Scottsdale Fire Department, Hospital Partnership Aims To Reduce Cost of Emergency Health Care
Scottsdale’s Fire Department teamed up with HonorHealth two years ago to start a mobile health care unit.
The Scottsdale City Council will consider renewing the program for an additional six months on Tuesday.
“We consider this a proactive response in that we would much rather get our team out there to evaluate and prevent further incidents,” Scottsdale Captain Paramedic Steve Richter said.
Richter works with an HonorHealth nurse practitioner as part of the Mobile Integrated Healthcare Practice Program.
In a typical day, Richter and his HonorHealth colleague may check in on a person with a chronic illness like diabetes or evaluate a home for fall risks.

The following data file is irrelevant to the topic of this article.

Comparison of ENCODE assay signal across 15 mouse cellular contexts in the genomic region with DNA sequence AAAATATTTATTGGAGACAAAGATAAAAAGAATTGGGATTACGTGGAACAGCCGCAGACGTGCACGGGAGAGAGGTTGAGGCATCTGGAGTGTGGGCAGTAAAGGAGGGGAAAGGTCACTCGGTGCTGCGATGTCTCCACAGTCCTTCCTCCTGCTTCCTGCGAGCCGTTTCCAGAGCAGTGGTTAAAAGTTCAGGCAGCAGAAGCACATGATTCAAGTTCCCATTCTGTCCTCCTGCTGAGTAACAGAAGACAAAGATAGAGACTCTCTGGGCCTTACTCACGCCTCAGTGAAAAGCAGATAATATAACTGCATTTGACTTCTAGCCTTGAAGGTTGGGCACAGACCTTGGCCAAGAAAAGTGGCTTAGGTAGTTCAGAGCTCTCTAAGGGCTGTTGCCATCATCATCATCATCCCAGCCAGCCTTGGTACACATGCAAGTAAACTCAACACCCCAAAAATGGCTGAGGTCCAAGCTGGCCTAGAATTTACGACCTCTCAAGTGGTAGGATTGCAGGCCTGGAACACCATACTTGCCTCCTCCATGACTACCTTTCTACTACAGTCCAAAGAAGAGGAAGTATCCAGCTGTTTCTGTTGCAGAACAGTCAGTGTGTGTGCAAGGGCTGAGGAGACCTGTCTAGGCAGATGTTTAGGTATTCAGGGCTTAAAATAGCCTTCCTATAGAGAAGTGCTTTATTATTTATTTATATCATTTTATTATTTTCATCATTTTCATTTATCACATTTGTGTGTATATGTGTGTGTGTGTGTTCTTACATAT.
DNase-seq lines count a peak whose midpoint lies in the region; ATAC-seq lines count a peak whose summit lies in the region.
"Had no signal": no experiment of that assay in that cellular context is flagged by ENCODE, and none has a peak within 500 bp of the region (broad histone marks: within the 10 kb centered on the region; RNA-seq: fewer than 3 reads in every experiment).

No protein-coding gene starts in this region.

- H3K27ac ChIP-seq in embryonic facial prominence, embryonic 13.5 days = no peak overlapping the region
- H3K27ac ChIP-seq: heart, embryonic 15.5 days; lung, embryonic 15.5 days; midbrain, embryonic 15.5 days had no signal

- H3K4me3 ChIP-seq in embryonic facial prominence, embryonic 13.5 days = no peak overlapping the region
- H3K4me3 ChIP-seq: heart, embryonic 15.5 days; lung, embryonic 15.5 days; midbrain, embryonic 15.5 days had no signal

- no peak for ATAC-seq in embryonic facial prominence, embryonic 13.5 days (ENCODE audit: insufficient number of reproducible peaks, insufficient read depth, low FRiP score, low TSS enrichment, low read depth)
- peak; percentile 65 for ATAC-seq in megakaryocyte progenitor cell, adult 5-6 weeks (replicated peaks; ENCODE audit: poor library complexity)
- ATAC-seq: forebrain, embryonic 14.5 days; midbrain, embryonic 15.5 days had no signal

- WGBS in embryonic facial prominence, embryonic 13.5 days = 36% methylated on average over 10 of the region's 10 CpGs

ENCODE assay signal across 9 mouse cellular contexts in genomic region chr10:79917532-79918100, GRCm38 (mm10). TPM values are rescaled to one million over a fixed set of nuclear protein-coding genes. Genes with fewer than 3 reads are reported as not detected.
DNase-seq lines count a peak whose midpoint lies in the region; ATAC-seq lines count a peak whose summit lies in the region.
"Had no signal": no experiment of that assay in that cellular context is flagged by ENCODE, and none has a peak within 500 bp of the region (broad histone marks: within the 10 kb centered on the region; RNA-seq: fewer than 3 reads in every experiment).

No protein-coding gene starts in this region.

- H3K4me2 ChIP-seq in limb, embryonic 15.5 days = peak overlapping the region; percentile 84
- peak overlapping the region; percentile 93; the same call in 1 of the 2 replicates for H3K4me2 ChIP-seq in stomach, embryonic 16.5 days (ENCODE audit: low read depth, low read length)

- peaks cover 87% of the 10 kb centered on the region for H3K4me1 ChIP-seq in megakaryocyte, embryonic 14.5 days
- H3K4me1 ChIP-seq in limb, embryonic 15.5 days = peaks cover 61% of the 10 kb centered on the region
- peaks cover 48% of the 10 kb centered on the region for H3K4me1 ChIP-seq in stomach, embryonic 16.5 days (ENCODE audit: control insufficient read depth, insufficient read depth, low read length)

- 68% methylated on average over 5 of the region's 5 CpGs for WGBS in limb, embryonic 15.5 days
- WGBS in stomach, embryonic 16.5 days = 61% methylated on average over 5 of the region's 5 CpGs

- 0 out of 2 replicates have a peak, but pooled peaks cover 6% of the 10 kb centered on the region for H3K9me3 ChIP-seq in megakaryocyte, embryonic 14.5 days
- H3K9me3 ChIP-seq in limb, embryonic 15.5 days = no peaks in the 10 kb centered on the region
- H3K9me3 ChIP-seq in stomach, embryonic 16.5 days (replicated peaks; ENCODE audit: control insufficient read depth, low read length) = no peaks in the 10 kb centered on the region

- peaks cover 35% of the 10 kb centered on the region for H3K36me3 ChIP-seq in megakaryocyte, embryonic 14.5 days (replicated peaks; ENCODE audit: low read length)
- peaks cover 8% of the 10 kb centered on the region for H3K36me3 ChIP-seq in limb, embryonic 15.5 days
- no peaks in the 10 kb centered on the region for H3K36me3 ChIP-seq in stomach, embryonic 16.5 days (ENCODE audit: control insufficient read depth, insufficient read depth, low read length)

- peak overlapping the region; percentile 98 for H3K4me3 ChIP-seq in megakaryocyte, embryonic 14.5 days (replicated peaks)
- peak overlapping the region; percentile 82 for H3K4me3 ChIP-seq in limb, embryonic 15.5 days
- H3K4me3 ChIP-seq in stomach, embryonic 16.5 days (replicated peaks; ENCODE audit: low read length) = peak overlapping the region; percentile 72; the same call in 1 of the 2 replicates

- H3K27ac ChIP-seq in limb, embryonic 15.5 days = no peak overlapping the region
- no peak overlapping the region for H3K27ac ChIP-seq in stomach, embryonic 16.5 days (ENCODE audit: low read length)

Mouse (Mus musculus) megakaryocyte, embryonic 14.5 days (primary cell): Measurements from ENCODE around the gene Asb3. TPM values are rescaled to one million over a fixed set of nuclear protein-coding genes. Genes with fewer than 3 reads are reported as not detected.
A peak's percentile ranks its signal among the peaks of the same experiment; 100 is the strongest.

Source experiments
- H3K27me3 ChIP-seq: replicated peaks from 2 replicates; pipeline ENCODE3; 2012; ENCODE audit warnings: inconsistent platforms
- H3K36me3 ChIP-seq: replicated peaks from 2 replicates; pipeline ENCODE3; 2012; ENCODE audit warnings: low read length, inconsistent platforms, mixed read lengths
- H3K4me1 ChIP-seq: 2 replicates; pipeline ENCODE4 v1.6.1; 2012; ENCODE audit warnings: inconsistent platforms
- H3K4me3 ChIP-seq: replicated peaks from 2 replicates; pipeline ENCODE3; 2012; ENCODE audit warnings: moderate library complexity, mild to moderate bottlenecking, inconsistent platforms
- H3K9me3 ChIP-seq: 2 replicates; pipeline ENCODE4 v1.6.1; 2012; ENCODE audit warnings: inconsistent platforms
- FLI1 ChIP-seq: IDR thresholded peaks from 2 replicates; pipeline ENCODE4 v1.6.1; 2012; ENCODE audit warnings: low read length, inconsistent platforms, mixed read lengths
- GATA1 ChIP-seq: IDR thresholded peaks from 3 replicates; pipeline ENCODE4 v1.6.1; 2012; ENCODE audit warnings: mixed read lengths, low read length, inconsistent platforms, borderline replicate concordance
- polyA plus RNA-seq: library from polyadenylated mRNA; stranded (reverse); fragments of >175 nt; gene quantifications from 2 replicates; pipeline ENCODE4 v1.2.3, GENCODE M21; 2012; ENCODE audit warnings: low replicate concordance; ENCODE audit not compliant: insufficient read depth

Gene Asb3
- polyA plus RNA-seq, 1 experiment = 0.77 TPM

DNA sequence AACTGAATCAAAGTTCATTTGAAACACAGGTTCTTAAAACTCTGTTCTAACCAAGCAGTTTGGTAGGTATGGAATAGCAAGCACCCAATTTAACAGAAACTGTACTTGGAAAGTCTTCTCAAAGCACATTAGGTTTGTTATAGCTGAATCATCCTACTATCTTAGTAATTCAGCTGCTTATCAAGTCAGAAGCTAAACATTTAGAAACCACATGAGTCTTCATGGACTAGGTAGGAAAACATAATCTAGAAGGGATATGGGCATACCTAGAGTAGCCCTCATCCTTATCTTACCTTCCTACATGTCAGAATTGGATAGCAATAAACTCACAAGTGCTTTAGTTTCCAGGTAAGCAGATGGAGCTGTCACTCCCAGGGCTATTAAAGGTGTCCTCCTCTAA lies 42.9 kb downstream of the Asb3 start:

Common participants include those with chronic illnesses like congestive heart failure or pneumonia.
“Once they’ve gotten in that ambulance and gone to the ER doors, it becomes a larger crisis and then the cost of care for that patient becomes a lot higher as well,” Richter said, citing a doctor’s visit that may cost several hundred dollars versus an emergency room visit that could cost thousands of dollars.
The program is currently available between 8 a.m. and 5 p.m. and Richter said he'd like to see it expand to 24 hours a day.
A memo to Scottsdale's City Council reports 575 people have enrolled since the program began in 2015.